The University of Hawaii claims a powerful NCAA committee “abused its discretion” and penalized the school under the wrong version of its bylaws in imposing a post-season ban on the men’s basketball team for 2016-17.
The claims are contained in a 17-page UH rebuttal to the NCAA Committee on Infractions filed today by the school’s Alabama-based law firm.
UH had until Monday to reply to the COI’s defense of the penalties it announced in January.
The final decision on whether to retain or dismiss the penalty rests with the Infractions Appeals Committee which reviews the submissions by UH and the Committee on Infractions. A decision could come as soon as next month.
In the interim, at least two UH juniors who could have returned to school next season, announced their departures. Aaron Valdes and Stefan Jankovic have announced they will pursue professional careers.
In its rebuttal to the NCAA released today, UH said, “The COI’s response to the University’s appeal is grounded in little more than bald ipse dixit (an assertion claimed but not proven) – the postseason ban penalty is proper because the COI says it is and nothing further need be considered. The COI attempts to defend its arbitrary imposition of an excessive penalty through a litany of unsupported, conclusionary statements and rank speculation that find no support in the record of this case, and which, in some instances, are flatly contradicted by the record.”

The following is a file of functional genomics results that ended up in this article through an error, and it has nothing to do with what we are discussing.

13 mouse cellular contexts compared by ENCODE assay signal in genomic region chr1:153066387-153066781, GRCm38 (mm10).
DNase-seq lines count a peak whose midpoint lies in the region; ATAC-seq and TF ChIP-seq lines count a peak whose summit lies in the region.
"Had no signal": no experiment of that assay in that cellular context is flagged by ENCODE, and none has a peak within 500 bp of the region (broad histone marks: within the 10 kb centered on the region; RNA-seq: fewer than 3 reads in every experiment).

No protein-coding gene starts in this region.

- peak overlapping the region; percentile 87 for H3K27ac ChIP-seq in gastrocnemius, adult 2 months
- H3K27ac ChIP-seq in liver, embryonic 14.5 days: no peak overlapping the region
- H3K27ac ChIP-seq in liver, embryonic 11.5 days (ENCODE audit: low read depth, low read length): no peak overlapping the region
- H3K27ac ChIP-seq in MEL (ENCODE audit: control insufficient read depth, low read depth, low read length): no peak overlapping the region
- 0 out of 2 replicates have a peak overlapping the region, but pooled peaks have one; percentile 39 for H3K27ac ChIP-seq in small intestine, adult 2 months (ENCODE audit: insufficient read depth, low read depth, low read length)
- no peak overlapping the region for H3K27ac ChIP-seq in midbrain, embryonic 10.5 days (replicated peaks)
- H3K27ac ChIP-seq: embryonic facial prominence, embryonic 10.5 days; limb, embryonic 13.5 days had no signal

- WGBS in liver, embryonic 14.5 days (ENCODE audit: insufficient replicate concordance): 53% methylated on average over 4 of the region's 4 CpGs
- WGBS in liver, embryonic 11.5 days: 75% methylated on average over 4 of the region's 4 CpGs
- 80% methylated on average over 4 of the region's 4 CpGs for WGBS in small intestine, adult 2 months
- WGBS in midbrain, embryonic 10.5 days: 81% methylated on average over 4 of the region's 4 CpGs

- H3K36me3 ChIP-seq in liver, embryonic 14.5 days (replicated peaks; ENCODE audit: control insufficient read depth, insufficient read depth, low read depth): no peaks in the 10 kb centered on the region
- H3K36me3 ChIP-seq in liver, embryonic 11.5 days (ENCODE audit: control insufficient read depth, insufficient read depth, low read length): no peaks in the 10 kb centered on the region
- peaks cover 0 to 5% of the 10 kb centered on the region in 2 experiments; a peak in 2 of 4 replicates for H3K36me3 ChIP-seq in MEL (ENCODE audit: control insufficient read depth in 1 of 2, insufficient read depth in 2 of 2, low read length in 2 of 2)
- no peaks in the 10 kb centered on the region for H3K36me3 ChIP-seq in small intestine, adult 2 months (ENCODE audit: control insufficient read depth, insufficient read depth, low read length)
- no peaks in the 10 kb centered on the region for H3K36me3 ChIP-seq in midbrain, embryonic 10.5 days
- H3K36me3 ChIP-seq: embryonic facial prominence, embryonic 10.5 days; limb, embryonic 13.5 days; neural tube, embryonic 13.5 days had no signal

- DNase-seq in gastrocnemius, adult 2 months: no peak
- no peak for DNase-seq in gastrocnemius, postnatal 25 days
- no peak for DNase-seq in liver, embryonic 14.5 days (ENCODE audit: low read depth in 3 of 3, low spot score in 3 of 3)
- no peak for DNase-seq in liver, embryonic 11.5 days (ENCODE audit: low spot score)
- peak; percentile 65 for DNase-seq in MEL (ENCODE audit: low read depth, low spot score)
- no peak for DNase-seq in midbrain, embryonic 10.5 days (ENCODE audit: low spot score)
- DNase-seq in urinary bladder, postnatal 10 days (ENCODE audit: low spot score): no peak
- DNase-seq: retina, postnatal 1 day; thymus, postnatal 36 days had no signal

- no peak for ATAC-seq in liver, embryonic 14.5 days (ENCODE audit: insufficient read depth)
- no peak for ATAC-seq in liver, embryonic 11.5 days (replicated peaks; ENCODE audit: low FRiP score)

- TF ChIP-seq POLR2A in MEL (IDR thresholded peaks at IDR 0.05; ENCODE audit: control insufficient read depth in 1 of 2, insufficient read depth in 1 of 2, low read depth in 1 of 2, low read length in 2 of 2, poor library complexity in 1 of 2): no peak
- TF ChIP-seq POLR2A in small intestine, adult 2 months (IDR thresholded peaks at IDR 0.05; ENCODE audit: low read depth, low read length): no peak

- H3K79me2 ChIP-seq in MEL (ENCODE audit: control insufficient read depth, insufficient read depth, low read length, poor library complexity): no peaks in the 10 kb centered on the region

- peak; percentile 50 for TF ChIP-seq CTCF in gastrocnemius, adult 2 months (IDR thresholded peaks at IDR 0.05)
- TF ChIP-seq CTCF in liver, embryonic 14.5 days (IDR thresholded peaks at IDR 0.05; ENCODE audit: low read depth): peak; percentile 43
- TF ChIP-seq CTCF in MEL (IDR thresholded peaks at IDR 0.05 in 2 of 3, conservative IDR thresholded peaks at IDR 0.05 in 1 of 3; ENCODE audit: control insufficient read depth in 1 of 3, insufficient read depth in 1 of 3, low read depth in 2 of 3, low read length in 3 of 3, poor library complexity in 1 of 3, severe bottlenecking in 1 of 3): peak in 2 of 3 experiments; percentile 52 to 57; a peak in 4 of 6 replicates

In addition, UH claims, “NCAA bylaws require more before the extraordinarily severe penalty of a postseason ban may be levied against a member institution and its current student-athletes.”
UH asserts, “There are multiple grounds on which this Committee should vacate the postseason ban penalty. First, the COI imposed the penalty under the wrong version of Bylaw 19.9. The violations in this case predominately occurred before October 30, 2012, which requires that the COI impose penalties under the more lenient penalty structure.”